My rating: 4.5 of 5 stars
Thank you, Macmillan, for sending me an ARC of this book in exchange for an honest review.
In Auschwitz, human life has so little value that no one is shot anymore; a bullet is more valuable than a human being.
This review is way overdue. I was having another reading slump when I picked up this book two months ago, and though I was very intrigued by its rich, historical content, my reading speed was utterly slow. To simply put it, reading The Librarian of Auschwitz was like trying to push through a hefty textbook. I felt like nerdy Hermione Granger as I highlighted numerous lines and passages that captured the essence of the Holocaust. I was determined to learn as much as I could, especially because my Christian upbringing and education had made me sympathetic toward the Jews, God’s chosen people. With that in mind, it could be said that I was reading for enlightenment, not for mere pleasure or entertainment. I wish that I were able to finish this book quickly, but I’m glad that I somehow managed to reach the finish line.
As the title implies, The Librarian of Auschwitz has a very bookish plot. Just like Markus Zusak’s The Book Thief, it is a historical novel about a young girl who protects literature during World War 2. Based on the experience of a real-life Auschwitz prisoner named Dita Krau, this book is a powerful story that can make you so thankful for Hiter’s demise. If you already hate Hitler, be prepared to loathe him even more.
From the get-go, you should know that this book is very slow-paced. I recommend taking breaks in between chapters just to give your brain a chance to take in all the historical information. In other words, be prepared to encounter a lot of characters, places, and dates. For the most part, I enjoyed the book’s attention to detail; it was obvious that the author really did his research. However, I couldn’t help but feel sleepy during the info-dumpy parts. Come to think of it, it wouldn’t be fair to criticize the pacing of this book because “speeding it up” would probably require deviating too much from history. For instance, if the author had added a lot of action or romance to the plot, the book would have felt less authentic or meaningful.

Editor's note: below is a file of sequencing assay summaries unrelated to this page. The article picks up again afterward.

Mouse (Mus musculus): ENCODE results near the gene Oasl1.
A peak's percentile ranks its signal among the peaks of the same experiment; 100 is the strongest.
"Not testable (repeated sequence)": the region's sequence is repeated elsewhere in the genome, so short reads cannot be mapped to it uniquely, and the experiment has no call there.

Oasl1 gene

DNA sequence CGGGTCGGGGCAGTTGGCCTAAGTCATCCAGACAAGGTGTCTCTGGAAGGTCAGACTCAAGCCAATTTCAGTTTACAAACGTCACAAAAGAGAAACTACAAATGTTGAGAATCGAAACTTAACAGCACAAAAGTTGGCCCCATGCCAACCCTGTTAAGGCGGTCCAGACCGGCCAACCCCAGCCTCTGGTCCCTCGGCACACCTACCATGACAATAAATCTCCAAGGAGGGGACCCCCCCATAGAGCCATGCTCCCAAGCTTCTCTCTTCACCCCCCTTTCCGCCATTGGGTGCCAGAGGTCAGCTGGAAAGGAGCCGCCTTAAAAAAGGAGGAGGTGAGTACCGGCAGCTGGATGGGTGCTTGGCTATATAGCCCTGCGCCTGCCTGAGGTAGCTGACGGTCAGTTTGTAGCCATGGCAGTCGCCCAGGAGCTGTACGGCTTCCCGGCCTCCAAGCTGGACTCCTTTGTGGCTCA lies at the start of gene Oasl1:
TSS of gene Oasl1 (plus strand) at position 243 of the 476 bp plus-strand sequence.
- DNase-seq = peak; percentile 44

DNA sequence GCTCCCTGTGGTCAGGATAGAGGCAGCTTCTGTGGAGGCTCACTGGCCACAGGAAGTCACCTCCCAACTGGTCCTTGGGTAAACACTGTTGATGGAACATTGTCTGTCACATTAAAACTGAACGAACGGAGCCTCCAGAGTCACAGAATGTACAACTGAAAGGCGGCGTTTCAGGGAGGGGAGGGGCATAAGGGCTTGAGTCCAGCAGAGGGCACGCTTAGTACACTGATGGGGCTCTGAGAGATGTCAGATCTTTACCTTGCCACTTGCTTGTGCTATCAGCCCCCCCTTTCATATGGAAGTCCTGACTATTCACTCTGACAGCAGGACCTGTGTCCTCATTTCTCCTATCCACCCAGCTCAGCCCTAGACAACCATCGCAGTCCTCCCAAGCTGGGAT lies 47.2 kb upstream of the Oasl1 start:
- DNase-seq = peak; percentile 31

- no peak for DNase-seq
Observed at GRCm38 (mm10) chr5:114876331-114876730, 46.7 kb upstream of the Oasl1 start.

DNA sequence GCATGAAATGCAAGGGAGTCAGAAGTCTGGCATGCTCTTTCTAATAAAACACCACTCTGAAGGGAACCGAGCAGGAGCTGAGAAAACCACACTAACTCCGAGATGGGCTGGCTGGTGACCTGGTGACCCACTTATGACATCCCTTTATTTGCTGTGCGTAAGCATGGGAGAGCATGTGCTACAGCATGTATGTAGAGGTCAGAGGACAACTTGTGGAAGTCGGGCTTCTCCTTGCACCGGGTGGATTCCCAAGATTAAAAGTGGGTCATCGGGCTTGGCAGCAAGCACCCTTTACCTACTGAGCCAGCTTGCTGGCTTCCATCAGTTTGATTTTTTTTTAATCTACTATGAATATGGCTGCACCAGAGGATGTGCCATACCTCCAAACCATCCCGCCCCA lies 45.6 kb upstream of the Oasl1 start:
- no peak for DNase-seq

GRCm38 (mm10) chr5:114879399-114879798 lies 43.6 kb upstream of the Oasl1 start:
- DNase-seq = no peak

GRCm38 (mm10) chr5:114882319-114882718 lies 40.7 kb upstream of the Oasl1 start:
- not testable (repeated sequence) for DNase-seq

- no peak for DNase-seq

The chapters about German violence were the ones that kept me wide awake. The descriptions of murder and torture were hardly filtered, painting vivid pictures of the Nazi’s “creativity.” I was both disgusted and amazed by their talent for killing the Jews. Hundreds of Jews were exterminated every day to the point that the incinerators were running out of space. I nearly cried when the book described what really happened in the infamous gas chambers a.k.a “bathrooms.” The Jews did nothing to deserve such treatment, so it pained me to vicariously witness them being slaughtered like a bunch of animals.
Thankfully, there were German soldiers who actually had a conscience. I found it very interesting that some of them even had romantic feelings for their prisoners. I felt a little conflicted about love blooming in such a dreadful setting. Still, I was glad that the book was objective. I would have hated all of the German characters otherwise. One of the things that I loved about this book was how it made me realize that not all Nazis deserved to go to hell; some of them might have been forced to join Hitler’s cause. Who would have thought that the Nazis deserved the benefit of the doubt?
Even though this book was focused on the past, I found it very relatable. Dita and I were generations apart, yet we were united in our love for books. Both of us saw books as priceless gateways to knowledge and a myriad of worlds. I found myself nodding my head vigorously whenever she said something about the importance of literature. In a way, this book is a tribute to all bookworms. ❤
Ultimately, I gave The Librarian of Auschwitz 4.5 stars because it gave me a deeper understanding of the Holocaust. This book effectively illustrates that we shouldn’t be foolish enough to mess with the Jews. I never want to be detached from such a significant part of Christian history, so I can definitely see myself rereading this book in the future. (Hopefully, its slow pacing won’t induce another reading slump.)